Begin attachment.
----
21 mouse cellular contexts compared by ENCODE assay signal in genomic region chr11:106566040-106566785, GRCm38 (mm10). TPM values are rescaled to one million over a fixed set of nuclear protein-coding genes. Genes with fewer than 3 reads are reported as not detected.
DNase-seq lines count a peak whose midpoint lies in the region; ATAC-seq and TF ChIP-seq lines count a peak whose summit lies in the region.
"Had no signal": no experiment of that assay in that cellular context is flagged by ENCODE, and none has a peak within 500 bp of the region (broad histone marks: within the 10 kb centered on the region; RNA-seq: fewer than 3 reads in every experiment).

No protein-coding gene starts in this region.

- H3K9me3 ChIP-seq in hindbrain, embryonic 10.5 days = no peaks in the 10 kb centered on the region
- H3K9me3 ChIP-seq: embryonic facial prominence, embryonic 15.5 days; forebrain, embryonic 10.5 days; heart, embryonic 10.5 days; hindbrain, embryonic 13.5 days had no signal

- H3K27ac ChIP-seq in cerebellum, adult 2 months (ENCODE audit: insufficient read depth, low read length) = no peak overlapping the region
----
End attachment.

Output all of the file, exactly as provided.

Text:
21 mouse cellular contexts compared by ENCODE assay signal in genomic region chr11:106566040-106566785, GRCm38 (mm10). TPM values are rescaled to one million over a fixed set of nuclear protein-coding genes. Genes with fewer than 3 reads are reported as not detected.
DNase-seq lines count a peak whose midpoint lies in the region; ATAC-seq and TF ChIP-seq lines count a peak whose summit lies in the region.
"Had no signal": no experiment of that assay in that cellular context is flagged by ENCODE, and none has a peak within 500 bp of the region (broad histone marks: within the 10 kb centered on the region; RNA-seq: fewer than 3 reads in every experiment).

No protein-coding gene starts in this region.

- H3K9me3 ChIP-seq in hindbrain, embryonic 10.5 days = no peaks in the 10 kb centered on the region
- H3K9me3 ChIP-seq: embryonic facial prominence, embryonic 15.5 days; forebrain, embryonic 10.5 days; heart, embryonic 10.5 days; hindbrain, embryonic 13.5 days had no signal

- H3K27ac ChIP-seq in cerebellum, adult 2 months (ENCODE audit: insufficient read depth, low read length) = no peak overlapping the region